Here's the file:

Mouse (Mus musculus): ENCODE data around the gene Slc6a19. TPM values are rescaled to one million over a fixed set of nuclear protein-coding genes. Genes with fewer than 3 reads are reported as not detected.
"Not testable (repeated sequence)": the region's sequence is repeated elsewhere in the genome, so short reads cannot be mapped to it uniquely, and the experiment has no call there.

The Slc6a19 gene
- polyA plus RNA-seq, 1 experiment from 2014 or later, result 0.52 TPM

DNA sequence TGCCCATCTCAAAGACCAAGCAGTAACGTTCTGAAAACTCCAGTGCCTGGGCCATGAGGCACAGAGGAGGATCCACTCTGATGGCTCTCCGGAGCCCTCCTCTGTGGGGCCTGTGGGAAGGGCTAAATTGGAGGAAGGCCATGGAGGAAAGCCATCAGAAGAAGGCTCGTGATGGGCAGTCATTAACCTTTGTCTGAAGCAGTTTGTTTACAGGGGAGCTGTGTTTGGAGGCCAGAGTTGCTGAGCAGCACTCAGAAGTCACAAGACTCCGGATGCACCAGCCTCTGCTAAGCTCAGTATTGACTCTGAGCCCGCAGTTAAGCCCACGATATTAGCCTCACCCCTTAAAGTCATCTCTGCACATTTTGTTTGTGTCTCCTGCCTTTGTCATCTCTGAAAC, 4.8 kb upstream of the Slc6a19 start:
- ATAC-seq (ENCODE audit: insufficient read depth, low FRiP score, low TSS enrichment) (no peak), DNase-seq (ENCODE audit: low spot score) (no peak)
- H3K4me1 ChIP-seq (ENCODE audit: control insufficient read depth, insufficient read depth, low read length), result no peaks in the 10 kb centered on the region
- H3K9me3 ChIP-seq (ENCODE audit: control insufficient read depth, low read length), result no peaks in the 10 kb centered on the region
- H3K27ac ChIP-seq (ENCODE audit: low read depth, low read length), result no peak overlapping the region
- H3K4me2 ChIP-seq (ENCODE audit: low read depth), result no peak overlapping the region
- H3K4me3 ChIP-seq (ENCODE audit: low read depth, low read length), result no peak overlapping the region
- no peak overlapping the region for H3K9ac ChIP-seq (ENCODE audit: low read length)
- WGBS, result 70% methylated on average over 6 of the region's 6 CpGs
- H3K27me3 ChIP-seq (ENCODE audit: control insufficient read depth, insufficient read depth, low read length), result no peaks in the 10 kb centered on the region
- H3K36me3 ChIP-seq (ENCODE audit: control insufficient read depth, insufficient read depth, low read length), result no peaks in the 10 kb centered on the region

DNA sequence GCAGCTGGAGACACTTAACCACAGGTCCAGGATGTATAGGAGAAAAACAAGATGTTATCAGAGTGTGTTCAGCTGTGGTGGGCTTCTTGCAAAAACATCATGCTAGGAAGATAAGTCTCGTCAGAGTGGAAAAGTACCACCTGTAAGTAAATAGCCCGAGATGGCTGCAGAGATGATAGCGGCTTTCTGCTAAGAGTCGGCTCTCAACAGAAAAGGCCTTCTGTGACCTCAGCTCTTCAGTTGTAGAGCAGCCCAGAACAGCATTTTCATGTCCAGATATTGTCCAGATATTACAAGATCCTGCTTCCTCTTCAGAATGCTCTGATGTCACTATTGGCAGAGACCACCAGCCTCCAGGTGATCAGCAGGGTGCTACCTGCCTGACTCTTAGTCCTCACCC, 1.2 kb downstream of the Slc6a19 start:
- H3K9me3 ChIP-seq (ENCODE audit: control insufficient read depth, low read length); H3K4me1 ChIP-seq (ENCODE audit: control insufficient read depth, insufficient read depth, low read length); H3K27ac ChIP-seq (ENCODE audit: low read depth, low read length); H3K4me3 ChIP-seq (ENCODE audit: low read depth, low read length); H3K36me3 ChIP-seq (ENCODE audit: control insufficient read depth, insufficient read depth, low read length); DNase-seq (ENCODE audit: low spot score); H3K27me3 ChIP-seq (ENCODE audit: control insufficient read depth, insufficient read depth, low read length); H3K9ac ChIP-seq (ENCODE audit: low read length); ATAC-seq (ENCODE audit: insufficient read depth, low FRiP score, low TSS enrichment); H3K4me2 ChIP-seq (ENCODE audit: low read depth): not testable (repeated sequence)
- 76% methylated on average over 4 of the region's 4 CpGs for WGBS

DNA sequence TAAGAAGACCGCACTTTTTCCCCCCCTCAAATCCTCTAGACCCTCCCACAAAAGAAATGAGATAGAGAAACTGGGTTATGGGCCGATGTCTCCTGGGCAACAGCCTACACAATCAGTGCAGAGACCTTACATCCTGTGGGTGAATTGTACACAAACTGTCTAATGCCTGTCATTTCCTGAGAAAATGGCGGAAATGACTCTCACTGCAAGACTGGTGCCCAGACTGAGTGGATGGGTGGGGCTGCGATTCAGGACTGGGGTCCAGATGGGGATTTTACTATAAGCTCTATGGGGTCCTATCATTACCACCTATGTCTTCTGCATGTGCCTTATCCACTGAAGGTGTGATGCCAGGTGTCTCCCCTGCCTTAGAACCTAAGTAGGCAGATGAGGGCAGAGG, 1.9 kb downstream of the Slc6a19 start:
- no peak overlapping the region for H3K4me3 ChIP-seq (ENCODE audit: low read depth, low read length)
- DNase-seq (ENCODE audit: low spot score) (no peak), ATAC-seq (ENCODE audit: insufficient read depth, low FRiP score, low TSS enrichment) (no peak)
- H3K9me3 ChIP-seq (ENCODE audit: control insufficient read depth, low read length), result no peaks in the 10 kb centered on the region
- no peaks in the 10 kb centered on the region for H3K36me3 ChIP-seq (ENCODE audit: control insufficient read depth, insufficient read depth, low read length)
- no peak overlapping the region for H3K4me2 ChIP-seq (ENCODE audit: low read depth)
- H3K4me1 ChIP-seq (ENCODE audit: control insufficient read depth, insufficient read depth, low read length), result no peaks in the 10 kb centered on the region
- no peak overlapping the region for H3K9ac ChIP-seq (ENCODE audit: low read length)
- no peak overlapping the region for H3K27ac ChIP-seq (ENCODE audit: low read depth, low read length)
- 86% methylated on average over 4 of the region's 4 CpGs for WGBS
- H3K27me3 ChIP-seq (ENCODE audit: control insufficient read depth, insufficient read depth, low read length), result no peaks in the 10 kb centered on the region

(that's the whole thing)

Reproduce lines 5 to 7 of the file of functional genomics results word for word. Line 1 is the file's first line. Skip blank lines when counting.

DNA sequence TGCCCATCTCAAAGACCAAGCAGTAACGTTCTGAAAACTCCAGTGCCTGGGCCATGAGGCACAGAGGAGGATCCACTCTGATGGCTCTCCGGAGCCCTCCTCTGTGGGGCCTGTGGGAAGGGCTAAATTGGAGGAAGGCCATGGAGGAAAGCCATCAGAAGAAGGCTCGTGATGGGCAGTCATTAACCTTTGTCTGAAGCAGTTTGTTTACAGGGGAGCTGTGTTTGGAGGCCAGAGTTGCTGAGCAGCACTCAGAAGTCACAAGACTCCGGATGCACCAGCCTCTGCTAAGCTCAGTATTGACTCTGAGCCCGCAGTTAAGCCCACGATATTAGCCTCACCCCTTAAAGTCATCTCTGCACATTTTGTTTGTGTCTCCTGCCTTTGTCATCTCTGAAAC, 4.8 kb upstream of the Slc6a19 start:
- ATAC-seq (ENCODE audit: insufficient read depth, low FRiP score, low TSS enrichment) (no peak), DNase-seq (ENCODE audit: low spot score) (no peak)
- H3K4me1 ChIP-seq (ENCODE audit: control insufficient read depth, insufficient read depth, low read length), result no peaks in the 10 kb centered on the region